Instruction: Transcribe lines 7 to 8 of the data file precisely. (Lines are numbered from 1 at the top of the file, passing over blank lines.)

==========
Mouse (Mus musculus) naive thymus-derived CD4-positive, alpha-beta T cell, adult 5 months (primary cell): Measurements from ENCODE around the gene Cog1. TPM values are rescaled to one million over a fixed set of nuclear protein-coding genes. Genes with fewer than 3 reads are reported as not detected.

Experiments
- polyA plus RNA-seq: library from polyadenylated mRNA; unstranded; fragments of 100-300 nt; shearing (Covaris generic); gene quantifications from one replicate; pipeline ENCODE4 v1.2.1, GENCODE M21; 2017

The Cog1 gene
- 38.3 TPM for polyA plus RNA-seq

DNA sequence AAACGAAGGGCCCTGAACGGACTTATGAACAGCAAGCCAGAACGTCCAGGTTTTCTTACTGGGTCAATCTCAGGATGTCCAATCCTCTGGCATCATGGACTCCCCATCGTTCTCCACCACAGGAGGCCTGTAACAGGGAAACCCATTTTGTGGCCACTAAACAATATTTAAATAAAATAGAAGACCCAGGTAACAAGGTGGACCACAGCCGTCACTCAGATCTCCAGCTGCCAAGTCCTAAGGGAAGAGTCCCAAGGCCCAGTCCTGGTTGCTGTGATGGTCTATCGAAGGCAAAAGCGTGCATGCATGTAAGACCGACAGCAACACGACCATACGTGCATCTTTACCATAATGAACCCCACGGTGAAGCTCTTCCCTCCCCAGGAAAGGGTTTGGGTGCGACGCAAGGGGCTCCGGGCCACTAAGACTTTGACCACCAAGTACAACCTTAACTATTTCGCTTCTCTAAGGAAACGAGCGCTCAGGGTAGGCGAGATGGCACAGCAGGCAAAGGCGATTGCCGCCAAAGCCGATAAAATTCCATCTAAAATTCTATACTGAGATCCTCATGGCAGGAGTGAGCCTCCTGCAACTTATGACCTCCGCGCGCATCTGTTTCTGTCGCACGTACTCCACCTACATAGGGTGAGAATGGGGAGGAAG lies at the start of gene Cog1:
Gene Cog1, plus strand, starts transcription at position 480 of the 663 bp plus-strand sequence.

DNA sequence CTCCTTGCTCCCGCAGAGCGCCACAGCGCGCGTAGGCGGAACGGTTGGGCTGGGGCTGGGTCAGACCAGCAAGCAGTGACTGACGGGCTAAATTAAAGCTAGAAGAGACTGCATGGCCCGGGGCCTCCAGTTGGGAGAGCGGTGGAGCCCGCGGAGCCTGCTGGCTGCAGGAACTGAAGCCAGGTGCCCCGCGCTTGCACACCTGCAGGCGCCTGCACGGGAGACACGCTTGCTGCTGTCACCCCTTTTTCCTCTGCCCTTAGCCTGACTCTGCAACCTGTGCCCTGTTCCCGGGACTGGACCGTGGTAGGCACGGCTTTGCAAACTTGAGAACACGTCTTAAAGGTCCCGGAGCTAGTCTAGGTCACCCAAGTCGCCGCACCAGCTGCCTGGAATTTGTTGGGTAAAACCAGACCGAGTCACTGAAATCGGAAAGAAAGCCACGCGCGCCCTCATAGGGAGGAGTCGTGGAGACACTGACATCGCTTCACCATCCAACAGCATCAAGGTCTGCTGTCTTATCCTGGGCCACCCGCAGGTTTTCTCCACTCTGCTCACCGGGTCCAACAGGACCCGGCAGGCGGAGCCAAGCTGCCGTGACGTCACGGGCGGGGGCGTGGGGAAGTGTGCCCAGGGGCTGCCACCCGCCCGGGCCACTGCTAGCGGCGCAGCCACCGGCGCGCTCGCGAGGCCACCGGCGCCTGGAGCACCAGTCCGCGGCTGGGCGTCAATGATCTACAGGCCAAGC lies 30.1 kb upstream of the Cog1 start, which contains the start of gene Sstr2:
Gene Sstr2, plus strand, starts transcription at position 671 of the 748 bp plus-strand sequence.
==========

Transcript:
Gene Cog1, plus strand, starts transcription at position 480 of the 663 bp plus-strand sequence.

DNA sequence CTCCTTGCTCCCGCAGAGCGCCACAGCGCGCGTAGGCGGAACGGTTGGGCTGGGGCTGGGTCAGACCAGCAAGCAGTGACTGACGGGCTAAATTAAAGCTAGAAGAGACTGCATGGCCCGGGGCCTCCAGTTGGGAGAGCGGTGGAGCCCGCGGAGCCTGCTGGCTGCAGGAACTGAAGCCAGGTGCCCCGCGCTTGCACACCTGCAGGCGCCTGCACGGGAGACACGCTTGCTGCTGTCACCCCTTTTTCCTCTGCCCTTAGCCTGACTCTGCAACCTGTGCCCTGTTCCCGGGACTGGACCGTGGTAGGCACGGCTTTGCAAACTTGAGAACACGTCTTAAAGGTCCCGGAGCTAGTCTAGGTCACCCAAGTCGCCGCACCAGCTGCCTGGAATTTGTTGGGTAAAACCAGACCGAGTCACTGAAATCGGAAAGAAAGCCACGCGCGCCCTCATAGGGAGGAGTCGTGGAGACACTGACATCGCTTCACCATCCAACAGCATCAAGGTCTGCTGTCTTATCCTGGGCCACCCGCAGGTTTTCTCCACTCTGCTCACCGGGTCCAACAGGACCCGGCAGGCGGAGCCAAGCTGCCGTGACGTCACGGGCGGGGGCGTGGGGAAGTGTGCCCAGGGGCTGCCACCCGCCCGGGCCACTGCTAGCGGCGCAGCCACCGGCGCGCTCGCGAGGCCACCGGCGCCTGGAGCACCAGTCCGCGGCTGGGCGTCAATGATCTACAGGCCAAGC lies 30.1 kb upstream of the Cog1 start, which contains the start of gene Sstr2: